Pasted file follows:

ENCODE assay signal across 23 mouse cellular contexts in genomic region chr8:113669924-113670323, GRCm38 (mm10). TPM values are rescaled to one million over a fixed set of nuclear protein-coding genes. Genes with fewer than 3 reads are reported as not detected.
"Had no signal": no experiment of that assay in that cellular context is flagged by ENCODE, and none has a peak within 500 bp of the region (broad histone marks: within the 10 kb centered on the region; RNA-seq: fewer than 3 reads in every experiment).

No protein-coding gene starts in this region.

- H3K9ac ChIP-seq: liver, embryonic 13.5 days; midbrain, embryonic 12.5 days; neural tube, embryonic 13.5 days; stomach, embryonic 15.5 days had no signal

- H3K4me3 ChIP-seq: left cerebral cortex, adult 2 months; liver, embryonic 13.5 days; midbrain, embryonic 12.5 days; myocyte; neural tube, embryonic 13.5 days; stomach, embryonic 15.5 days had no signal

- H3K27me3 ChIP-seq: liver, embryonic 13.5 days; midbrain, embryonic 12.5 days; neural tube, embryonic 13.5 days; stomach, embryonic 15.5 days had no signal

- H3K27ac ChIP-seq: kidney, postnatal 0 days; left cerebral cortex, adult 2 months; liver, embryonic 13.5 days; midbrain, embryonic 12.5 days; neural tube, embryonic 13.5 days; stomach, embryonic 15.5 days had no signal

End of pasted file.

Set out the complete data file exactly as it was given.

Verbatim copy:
ENCODE assay signal across 23 mouse cellular contexts in genomic region chr8:113669924-113670323, GRCm38 (mm10). TPM values are rescaled to one million over a fixed set of nuclear protein-coding genes. Genes with fewer than 3 reads are reported as not detected.
"Had no signal": no experiment of that assay in that cellular context is flagged by ENCODE, and none has a peak within 500 bp of the region (broad histone marks: within the 10 kb centered on the region; RNA-seq: fewer than 3 reads in every experiment).

No protein-coding gene starts in this region.

- H3K9ac ChIP-seq: liver, embryonic 13.5 days; midbrain, embryonic 12.5 days; neural tube, embryonic 13.5 days; stomach, embryonic 15.5 days had no signal

- H3K4me3 ChIP-seq: left cerebral cortex, adult 2 months; liver, embryonic 13.5 days; midbrain, embryonic 12.5 days; myocyte; neural tube, embryonic 13.5 days; stomach, embryonic 15.5 days had no signal

- H3K27me3 ChIP-seq: liver, embryonic 13.5 days; midbrain, embryonic 12.5 days; neural tube, embryonic 13.5 days; stomach, embryonic 15.5 days had no signal

- H3K27ac ChIP-seq: kidney, postnatal 0 days; left cerebral cortex, adult 2 months; liver, embryonic 13.5 days; midbrain, embryonic 12.5 days; neural tube, embryonic 13.5 days; stomach, embryonic 15.5 days had no signal